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How is Grana Padano Cheese made: Origin, Nutritional Values ​​and Recipes

The birth of cheese is lost in the mists of time: it seems that the art of cheese was born with the Tartars and Persians and then spread among other civilizations.

Famous is the “Frieze of the Dairy”, made by the Sumerians in the third millennium BC, as well as the writings of Columella and Varrone that narrate the production of the first cheeses in Roman times.

Dairy techniques evolved in the Middle Ages within the monasteries. It’s precisely in this period that Grana Padano was born, one of the most loved and exported cheeses worldwide.

Grana Padano: history and curiosities

In the Middle Ages, Breeding and agriculture were practised strictly following the rhythms of Mother Nature: only seasonal products were consumed, and it was also done relatively quickly, being the conservation techniques were still very limited.

For example, milk was milked and consumed quickly, as were fresh cheeses: the situation changed in 1135, thanks to the ingenuity of the Cistercian monks of the Abbey of Chiaravalle.

They decided to reclaim the lands between the Adige and Mincio rivers, thus obtaining more space for crops and the breeding of cows. The milk available consequently increased, and the monks decided to transform it into Caseus Vetus, a hard cheese made by adding rennet to the milk.

Thus was born the first Grana Padano, and the first dairies were the boilers of the Abbey and monasteries that copied them.

The people, who were not familiar with Latin, called this new cheese Grana Padano because the paste was grainy and was produced in the heart of the Po Valley.

In the beginning, it was most appreciated by the nobles. The cargo of Grana Padano that in 1504 Isabella d’Este sent to her relatives, the dukes of Ferrara, is well-documented. Very soon, however, even the poorest class began to appreciate this cheese, which can be stored for a long time without deteriorating.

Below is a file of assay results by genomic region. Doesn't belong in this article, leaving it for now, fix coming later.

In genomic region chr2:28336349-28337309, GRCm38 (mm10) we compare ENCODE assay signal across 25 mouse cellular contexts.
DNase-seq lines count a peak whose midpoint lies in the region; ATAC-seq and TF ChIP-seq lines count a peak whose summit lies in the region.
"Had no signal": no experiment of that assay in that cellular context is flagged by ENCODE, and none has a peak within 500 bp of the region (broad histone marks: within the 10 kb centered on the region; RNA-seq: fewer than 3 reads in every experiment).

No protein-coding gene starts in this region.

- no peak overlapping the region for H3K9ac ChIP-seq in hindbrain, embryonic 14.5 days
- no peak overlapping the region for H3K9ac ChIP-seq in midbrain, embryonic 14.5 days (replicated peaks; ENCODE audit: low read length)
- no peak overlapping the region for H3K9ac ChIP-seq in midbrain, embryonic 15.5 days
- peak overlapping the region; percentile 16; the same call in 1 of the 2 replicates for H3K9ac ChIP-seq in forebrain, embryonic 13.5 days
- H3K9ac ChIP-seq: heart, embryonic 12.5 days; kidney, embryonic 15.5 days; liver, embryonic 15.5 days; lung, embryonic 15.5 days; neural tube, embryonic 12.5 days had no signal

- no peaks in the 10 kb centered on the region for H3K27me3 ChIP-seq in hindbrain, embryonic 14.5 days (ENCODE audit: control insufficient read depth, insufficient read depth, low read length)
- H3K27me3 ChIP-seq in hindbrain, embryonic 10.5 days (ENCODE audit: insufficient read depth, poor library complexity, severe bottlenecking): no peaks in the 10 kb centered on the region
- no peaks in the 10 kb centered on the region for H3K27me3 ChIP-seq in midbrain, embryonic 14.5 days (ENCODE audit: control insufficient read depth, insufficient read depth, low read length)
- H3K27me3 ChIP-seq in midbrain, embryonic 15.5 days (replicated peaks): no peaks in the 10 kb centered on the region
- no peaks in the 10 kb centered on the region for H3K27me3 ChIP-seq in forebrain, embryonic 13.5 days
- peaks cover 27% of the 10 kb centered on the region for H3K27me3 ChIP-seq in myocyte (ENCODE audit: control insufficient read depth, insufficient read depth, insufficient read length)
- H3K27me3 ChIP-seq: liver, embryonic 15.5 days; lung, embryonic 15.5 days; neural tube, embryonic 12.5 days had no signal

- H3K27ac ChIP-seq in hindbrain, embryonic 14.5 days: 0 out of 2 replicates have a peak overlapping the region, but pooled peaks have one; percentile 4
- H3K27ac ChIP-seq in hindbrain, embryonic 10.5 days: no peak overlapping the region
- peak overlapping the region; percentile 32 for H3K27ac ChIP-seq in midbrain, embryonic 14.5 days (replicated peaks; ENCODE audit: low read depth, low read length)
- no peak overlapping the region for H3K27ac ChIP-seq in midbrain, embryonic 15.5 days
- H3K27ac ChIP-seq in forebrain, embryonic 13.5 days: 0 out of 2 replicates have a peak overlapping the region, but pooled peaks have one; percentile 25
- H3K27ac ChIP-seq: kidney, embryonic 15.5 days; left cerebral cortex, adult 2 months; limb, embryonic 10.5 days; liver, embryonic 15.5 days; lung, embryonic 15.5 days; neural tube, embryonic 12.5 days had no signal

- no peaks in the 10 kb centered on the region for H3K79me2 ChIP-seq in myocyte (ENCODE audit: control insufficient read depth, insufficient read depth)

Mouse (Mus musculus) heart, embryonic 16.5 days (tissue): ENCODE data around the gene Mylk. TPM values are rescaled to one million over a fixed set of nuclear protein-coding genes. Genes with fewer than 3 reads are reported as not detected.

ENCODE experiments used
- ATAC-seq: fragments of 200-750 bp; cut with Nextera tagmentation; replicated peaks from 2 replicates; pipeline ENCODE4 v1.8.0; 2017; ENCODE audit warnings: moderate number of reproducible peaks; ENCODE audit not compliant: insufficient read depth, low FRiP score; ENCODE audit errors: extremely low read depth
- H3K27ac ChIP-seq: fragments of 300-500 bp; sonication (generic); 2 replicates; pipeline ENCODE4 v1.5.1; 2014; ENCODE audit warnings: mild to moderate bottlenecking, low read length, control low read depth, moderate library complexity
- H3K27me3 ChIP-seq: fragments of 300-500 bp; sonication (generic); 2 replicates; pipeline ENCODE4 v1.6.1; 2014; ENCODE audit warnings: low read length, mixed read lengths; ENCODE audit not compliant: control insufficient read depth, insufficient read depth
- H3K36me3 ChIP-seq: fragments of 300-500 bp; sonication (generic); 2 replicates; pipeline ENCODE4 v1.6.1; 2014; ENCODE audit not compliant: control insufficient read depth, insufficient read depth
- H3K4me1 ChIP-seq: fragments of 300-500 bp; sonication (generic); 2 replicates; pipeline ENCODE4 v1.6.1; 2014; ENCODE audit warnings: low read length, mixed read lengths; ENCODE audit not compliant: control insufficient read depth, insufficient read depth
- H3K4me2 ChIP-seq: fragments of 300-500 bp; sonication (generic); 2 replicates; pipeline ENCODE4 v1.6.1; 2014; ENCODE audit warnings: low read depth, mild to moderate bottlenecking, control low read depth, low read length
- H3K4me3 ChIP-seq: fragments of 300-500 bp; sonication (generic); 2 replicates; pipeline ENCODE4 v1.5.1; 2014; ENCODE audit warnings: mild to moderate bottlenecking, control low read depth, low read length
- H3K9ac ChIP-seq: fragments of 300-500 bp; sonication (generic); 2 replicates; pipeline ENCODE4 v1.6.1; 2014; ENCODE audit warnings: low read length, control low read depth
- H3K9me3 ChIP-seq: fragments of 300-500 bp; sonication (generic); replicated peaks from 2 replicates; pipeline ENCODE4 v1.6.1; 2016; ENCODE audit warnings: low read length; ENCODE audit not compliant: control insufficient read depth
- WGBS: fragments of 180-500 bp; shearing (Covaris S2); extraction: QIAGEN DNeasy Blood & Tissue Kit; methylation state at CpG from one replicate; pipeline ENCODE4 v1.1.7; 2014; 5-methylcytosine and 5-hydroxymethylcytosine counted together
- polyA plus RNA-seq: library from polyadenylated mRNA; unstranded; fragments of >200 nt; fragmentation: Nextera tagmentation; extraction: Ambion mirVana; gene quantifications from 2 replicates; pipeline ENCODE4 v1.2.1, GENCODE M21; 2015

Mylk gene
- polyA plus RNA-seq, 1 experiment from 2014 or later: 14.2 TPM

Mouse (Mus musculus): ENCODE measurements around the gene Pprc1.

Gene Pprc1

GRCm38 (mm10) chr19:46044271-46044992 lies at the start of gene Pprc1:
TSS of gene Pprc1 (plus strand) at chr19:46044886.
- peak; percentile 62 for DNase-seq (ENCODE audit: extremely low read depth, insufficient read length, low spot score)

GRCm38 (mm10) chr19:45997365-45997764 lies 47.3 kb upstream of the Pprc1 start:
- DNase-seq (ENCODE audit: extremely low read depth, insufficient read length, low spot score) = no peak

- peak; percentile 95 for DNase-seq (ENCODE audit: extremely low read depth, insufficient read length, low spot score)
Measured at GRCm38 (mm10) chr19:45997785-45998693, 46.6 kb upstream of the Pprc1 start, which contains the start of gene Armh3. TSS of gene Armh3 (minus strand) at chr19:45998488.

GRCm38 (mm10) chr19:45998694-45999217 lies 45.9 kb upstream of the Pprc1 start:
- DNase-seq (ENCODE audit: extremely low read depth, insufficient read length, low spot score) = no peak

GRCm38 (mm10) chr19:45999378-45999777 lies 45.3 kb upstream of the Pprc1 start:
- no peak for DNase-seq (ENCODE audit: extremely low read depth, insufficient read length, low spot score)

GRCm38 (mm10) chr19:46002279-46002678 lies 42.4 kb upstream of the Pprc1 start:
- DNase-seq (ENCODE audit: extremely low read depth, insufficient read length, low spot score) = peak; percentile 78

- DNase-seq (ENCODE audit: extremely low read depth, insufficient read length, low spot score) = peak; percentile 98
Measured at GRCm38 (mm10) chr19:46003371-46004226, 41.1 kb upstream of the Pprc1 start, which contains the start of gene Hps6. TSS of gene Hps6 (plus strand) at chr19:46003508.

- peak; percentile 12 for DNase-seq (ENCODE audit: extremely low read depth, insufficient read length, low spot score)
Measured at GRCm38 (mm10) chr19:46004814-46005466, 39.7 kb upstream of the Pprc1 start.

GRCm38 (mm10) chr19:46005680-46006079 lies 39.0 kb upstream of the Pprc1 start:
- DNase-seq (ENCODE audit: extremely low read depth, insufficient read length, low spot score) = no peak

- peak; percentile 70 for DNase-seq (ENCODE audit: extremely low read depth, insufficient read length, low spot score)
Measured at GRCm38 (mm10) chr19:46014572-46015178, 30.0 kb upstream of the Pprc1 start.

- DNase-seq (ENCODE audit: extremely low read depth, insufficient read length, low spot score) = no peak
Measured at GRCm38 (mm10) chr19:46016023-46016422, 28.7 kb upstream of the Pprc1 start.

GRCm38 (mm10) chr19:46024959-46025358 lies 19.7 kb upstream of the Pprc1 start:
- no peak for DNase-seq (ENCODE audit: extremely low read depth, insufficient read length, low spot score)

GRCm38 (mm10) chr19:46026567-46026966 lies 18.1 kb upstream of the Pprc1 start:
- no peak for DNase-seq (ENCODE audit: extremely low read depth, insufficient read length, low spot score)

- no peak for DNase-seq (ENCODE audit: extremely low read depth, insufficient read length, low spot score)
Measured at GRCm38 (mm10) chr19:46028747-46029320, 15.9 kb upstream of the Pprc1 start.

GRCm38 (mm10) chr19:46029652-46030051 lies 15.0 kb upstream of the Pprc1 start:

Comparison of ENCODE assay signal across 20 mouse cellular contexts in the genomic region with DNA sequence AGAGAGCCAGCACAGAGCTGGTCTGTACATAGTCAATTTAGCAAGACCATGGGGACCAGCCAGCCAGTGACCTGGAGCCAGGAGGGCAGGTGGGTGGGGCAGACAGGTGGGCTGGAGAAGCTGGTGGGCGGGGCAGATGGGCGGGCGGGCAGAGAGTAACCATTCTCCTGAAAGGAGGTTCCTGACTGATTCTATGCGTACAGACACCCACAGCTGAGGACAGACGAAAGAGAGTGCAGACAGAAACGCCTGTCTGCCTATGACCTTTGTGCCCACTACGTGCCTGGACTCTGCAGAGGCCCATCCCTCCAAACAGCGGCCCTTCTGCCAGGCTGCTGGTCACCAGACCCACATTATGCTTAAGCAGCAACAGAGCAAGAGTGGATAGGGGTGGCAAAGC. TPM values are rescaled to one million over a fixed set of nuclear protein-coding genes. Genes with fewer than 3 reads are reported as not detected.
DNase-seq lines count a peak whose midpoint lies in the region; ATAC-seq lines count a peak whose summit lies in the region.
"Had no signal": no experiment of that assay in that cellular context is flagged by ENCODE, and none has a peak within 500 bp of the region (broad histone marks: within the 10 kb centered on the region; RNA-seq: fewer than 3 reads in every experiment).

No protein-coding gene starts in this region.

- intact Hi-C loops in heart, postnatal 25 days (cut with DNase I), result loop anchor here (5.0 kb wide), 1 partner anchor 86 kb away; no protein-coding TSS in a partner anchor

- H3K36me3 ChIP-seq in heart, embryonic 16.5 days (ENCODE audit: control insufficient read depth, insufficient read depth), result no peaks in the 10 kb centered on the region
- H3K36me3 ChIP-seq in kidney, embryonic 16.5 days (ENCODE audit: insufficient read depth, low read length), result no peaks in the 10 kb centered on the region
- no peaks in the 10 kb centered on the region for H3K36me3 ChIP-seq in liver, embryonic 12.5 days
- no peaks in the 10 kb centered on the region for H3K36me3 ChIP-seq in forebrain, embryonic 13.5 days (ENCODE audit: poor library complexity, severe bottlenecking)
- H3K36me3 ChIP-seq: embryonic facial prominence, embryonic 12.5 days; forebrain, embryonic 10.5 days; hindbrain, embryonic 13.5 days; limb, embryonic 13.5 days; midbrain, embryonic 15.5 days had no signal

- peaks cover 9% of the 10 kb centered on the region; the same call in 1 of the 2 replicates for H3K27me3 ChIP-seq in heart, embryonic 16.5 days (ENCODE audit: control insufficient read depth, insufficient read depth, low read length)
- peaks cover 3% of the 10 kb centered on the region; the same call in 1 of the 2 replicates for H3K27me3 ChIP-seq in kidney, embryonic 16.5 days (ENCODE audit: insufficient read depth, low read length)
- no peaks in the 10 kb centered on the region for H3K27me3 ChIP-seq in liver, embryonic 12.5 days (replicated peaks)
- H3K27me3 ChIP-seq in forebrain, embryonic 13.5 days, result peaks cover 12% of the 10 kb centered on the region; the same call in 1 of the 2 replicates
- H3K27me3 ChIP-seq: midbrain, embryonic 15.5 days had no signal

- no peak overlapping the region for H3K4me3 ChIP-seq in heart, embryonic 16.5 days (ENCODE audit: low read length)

Even today, it can be said the production method of Grana Padano has substantially remained unchanged over time, according to a process defined by the “Consortium for the Protection of Grana Padano Cheese”, which started in June 1954.

Based on these rigorous rules, the cows from which the milk is taken to produce Grana Padano must come exclusively from the geographical area of ​​production, which includes 32 provinces scattered between the regions of Piedmont, Lombardy (except Mantua and the right bank of the river Po), Veneto (except in the province of Belluno), Trentino Alto Adige and Emilia Romagna.

Grana Padano ingredients and production phases

Among the ingredients used to produce a Grana Padano PDO, there is, first of all, milk, milked manually twice a day at most or taken by automatic milking.

Then there is the natural whey and then the rennet, extracted only from the calf’s stomach and used to allow the coagulation of the milk.

The solution of water and salt is crucial, thanks to which the cheese acquires flavour and encourages the elimination of excess whey and the formation of the crust.

Finally, the lysozyme is added, an enzyme with an antibacterial action extracted from egg white and used, before rennet, to counteract the fermentation caused by the Clostridium Tyrobutyricum spores.

The production phases of Grana Padano are simple, and the first part involves milk which is partially skimmed in copper boilers at a temperature between 8° and 20°, utilizing natural surfacing. In this phase, the whey is added; thanks to the milk bacteria formed the day before, it will allow the milk to turn into cheese.

Once the temperature reaches 31° -33°, the rennet is added to the milk. When the curd is formed with a tool called a spino, it’s crushed into many small pieces.

The broken curd is then cooked so that all the pieces of curd are deposited on the bottom of the boiler.

After a resting period of a maximum of 70 minutes, a paste is created, taken using a wooden shovel and placed inside a linen cloth called schiavino.

The dough is placed on tables and then inserted into a mould with an upper disc to exert the necessary pressure.